Now more pics.
That’s a view from the “Cathedral” room on level 4. It’s called the cathedral because the ceiling is highest here — perhaps eight feet in areas. I’m looking toward the “devil’s leap” which is off to one side, across from the tour path. It’s lit be a red lamp, and you can sort of tell it goes down. Our guide said that geologists found at least 13 levels going down, in a very dry year, but could not explore further due to the water flooding the lowest levels. The water table always encroaches on Seneca Cavern, sometimes flooding all the way to level 1 but usually flooding level 8. It was a little higher when I got there, and level 7 was totally under water.
Looking down one of the ‘stairways’, I think between levels 5 and 6.
Another shot of the same.
There were lots of crawls-spaces you couldn’t safely access.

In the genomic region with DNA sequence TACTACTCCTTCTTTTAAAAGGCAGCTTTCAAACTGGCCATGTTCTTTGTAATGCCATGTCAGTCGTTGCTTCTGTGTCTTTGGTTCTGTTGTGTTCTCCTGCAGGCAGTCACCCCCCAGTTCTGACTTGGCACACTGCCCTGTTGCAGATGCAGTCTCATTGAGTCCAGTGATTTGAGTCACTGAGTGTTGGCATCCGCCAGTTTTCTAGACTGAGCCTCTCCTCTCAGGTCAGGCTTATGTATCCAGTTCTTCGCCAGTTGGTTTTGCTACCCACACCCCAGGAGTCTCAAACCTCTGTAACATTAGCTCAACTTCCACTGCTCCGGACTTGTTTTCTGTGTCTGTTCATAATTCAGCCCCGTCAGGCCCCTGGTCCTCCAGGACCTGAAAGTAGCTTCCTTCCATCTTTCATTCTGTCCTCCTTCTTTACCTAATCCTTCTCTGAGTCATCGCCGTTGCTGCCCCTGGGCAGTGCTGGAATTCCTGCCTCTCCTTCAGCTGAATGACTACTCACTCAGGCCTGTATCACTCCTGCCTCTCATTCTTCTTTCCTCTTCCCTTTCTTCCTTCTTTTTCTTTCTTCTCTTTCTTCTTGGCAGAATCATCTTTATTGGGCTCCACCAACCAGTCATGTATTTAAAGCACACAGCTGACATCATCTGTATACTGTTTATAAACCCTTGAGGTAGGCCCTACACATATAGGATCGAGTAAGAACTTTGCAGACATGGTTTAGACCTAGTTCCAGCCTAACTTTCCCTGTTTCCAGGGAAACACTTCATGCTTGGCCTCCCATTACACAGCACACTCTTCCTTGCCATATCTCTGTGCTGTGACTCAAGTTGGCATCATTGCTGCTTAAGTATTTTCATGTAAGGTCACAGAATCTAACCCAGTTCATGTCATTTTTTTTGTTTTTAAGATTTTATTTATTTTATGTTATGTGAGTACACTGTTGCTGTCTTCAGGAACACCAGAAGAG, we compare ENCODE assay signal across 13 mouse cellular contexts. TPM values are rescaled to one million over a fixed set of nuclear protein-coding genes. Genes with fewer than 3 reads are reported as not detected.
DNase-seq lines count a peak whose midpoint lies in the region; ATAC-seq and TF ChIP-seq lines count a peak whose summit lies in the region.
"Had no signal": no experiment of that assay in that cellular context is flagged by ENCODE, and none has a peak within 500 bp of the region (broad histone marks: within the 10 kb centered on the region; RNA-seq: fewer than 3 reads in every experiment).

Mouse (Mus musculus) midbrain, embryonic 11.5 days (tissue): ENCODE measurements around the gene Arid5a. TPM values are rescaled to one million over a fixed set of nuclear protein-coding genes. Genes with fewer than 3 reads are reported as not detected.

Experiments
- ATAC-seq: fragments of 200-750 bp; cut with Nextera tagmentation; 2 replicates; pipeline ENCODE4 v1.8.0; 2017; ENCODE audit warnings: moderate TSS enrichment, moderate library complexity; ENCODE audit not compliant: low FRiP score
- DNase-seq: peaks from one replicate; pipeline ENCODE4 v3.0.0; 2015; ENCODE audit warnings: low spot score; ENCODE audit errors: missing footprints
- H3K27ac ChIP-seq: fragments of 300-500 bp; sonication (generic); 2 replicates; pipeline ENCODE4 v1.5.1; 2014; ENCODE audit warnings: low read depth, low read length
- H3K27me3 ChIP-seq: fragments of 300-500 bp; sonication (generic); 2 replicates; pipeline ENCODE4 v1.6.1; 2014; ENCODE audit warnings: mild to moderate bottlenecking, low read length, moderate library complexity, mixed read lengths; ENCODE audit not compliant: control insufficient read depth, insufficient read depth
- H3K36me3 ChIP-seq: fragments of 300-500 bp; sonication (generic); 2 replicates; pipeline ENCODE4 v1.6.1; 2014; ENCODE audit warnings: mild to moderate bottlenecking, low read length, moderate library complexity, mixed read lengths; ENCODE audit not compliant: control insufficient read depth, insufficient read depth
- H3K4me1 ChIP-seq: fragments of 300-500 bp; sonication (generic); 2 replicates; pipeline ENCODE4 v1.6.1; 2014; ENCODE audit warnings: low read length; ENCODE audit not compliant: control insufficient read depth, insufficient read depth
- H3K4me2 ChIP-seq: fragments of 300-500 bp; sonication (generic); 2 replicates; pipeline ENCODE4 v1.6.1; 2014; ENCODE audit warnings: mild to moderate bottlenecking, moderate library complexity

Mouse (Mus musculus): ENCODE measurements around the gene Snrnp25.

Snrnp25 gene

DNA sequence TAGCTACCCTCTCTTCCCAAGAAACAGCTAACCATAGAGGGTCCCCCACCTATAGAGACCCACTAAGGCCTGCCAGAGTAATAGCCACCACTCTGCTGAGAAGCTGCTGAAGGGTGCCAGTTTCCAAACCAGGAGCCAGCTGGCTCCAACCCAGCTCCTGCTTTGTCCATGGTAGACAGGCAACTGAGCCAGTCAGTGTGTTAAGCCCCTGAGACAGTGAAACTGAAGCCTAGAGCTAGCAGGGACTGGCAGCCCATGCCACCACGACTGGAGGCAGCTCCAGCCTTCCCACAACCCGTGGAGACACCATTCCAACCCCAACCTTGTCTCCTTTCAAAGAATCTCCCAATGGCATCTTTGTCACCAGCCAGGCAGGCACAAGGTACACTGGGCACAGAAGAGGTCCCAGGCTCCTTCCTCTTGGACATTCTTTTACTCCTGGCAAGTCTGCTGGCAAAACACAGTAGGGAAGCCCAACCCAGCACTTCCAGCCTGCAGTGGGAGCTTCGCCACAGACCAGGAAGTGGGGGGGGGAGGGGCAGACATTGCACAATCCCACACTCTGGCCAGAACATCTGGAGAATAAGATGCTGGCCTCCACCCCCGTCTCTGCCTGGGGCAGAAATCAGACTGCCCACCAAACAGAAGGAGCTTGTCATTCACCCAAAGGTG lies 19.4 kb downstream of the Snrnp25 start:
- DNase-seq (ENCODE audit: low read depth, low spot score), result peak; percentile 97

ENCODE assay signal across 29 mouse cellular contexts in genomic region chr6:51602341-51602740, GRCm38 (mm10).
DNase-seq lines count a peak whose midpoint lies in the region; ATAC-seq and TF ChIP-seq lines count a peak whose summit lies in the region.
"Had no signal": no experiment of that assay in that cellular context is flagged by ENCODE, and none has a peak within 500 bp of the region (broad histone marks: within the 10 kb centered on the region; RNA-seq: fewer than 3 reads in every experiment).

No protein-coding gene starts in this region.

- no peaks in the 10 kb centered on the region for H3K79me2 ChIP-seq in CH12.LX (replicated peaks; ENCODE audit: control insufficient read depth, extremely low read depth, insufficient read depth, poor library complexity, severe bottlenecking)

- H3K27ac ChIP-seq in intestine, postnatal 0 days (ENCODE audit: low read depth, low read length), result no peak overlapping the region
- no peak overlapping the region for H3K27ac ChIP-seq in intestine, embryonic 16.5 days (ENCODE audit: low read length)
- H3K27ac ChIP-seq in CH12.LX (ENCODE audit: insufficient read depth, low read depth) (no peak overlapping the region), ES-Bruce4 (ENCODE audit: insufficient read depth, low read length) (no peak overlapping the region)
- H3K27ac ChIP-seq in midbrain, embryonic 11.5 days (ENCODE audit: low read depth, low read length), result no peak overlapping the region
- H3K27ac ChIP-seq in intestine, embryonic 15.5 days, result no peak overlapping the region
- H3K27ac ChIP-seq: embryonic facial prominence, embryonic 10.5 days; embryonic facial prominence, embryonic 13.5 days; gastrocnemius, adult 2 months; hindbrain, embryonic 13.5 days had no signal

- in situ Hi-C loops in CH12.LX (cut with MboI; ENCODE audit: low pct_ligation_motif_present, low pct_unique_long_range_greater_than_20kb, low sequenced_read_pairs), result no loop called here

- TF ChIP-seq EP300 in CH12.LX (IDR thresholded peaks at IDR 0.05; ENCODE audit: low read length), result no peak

I think this is some fossilized coral. I missed the large fossilized Macropetalichthys sullivani. From what I read on the web site, it is an armored fish about 11 feet long. Maybe it is not readily viewed from the tour path. In any case the guide did not mention it.
Above and below some good shots of the jagged nature of these chambers. there were spots I had crouch down and almost crawl through. I wouldn’t recommend this tour for someone who is claustrophobic.
The fourth level also had a lot of graffiti. Apparently in the early days, tours were self-guided and people were fucking vandals. They call this are “inscription hall” and the graffiti is so old it is historical now.
A view of the stairs between levels 3 and 4, I think.
Below is a view of the best stairs in the cavern, which I think were between level 1 and 2. These were almost like real stairs.
The entrance to “Tin pan alley,” named so because you have stoop like a gold-panner. This was on Level 3.